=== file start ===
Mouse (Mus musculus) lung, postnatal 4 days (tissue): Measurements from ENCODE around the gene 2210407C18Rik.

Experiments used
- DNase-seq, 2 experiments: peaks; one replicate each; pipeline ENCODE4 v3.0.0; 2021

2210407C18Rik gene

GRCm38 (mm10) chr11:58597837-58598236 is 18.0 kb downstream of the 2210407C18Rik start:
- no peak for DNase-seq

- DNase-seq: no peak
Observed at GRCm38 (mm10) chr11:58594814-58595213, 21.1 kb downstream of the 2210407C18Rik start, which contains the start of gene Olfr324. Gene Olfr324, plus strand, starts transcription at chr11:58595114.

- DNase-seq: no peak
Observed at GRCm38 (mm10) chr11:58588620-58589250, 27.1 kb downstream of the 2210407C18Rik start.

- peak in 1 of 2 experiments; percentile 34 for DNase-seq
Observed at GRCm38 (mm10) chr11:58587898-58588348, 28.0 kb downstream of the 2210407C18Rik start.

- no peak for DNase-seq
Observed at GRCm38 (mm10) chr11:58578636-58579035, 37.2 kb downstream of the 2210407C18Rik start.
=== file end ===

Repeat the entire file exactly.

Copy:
Mouse (Mus musculus) lung, postnatal 4 days (tissue): Measurements from ENCODE around the gene 2210407C18Rik.

Experiments used
- DNase-seq, 2 experiments: peaks; one replicate each; pipeline ENCODE4 v3.0.0; 2021

2210407C18Rik gene

GRCm38 (mm10) chr11:58597837-58598236 is 18.0 kb downstream of the 2210407C18Rik start:
- no peak for DNase-seq

- DNase-seq: no peak
Observed at GRCm38 (mm10) chr11:58594814-58595213, 21.1 kb downstream of the 2210407C18Rik start, which contains the start of gene Olfr324. Gene Olfr324, plus strand, starts transcription at chr11:58595114.

- DNase-seq: no peak
Observed at GRCm38 (mm10) chr11:58588620-58589250, 27.1 kb downstream of the 2210407C18Rik start.

- peak in 1 of 2 experiments; percentile 34 for DNase-seq
Observed at GRCm38 (mm10) chr11:58587898-58588348, 28.0 kb downstream of the 2210407C18Rik start.

- no peak for DNase-seq
Observed at GRCm38 (mm10) chr11:58578636-58579035, 37.2 kb downstream of the 2210407C18Rik start.